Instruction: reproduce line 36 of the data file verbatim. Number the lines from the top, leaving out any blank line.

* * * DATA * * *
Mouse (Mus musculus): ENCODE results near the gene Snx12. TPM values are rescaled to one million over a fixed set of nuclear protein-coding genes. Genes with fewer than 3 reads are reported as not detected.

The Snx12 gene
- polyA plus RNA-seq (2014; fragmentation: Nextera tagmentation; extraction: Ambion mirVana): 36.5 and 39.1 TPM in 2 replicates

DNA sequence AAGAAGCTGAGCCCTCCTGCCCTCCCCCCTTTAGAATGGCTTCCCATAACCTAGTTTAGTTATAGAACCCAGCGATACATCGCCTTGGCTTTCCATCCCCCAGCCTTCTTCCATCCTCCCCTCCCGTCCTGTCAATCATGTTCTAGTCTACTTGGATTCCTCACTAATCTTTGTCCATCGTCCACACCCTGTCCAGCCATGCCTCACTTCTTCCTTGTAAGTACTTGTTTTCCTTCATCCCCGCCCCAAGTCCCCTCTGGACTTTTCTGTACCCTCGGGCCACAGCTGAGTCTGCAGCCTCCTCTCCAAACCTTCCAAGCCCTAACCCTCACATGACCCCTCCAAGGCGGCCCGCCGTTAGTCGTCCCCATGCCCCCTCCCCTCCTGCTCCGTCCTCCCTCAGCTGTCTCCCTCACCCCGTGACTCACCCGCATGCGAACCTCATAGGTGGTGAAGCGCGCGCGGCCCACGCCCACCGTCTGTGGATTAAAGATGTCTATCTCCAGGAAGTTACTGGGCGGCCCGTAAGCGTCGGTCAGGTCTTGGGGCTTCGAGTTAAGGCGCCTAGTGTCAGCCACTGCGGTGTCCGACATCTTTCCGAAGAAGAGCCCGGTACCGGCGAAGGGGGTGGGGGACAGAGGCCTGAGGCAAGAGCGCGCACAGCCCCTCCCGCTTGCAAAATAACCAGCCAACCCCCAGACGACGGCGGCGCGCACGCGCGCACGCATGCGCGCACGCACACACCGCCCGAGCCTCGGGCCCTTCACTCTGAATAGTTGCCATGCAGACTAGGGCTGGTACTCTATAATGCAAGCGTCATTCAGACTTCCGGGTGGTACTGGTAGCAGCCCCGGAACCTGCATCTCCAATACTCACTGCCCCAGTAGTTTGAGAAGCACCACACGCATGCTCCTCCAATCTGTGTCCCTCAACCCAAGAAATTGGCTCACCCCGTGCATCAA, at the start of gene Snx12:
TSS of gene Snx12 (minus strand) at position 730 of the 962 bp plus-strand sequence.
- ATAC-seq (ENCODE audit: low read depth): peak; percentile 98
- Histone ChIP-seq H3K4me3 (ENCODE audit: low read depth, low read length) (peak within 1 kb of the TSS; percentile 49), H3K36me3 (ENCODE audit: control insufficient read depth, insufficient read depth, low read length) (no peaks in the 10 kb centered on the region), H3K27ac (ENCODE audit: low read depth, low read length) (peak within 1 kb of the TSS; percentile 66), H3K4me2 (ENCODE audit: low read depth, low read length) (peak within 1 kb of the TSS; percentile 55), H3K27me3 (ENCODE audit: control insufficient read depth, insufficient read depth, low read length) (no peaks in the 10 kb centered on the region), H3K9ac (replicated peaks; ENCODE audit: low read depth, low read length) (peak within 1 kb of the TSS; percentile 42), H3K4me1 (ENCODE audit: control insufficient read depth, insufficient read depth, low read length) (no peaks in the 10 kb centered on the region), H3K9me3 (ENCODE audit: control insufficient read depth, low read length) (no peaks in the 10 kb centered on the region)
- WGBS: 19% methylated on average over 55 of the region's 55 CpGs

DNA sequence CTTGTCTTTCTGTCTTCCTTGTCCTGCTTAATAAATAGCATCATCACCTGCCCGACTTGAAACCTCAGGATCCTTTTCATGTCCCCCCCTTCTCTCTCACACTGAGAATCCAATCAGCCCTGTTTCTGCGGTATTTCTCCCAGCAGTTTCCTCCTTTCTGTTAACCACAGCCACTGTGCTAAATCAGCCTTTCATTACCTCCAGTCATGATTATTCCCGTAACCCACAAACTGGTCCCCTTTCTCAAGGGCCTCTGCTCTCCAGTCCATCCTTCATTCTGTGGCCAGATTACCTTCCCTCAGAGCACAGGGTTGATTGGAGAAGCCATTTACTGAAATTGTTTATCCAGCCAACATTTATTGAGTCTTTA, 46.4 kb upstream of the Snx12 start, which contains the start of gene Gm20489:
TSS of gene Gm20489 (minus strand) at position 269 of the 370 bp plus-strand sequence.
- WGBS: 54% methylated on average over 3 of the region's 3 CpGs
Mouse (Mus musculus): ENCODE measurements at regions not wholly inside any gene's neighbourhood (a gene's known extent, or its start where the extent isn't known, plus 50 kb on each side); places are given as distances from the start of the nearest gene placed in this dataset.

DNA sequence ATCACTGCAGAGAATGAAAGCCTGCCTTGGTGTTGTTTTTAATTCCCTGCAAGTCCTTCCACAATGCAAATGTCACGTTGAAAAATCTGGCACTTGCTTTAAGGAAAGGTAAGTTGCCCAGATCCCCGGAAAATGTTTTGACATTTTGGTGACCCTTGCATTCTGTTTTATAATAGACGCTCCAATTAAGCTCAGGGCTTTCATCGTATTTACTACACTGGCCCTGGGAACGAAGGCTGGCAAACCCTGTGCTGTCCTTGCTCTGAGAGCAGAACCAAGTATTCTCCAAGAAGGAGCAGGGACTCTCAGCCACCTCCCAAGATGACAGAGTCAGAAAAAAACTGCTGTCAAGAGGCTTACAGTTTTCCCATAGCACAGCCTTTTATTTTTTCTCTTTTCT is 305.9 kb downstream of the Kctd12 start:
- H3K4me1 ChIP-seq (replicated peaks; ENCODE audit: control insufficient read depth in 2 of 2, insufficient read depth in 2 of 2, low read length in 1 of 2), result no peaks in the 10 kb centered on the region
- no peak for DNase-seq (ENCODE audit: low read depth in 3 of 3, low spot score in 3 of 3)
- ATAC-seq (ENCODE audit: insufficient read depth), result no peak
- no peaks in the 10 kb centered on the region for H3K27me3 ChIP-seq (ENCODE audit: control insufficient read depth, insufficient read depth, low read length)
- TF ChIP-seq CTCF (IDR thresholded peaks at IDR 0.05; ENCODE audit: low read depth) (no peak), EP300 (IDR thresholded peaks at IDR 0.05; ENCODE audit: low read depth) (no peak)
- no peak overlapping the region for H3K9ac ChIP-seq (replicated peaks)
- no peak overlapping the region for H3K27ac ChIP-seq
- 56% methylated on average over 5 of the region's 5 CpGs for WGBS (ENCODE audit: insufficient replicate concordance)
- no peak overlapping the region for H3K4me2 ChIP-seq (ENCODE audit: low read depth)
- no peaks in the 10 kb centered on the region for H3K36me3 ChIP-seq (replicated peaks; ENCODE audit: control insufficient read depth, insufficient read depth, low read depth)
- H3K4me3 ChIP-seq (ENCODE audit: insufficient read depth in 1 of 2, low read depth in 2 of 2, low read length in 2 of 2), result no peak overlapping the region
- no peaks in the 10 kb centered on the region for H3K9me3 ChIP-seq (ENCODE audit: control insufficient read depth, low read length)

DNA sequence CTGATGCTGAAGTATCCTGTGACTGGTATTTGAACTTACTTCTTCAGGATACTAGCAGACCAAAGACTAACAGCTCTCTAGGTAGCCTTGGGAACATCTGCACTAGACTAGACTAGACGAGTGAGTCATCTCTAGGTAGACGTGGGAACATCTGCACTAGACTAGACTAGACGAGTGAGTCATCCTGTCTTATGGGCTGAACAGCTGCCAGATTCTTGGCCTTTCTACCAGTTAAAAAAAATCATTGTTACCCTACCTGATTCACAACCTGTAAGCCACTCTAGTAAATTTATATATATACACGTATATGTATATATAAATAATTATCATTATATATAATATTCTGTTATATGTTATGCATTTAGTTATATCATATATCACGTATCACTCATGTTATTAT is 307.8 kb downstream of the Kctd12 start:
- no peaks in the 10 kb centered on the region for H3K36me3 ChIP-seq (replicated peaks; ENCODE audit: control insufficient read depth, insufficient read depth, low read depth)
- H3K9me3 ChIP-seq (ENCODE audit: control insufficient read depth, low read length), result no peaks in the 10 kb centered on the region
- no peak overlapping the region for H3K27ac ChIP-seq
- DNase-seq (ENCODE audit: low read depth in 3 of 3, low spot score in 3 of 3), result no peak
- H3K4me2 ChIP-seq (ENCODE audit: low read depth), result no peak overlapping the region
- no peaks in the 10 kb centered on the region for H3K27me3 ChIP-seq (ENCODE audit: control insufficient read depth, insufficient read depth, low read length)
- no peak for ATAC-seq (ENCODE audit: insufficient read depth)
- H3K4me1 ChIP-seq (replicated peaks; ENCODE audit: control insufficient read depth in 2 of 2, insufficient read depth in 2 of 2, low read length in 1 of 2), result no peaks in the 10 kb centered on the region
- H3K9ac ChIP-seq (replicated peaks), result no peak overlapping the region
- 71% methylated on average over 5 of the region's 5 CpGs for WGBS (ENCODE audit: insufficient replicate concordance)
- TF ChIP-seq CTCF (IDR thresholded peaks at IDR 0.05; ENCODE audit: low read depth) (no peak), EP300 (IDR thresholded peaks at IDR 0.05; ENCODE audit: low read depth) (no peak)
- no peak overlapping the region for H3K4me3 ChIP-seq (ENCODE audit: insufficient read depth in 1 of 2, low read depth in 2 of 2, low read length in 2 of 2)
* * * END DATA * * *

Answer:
- 71% methylated on average over 5 of the region's 5 CpGs for WGBS (ENCODE audit: insufficient replicate concordance)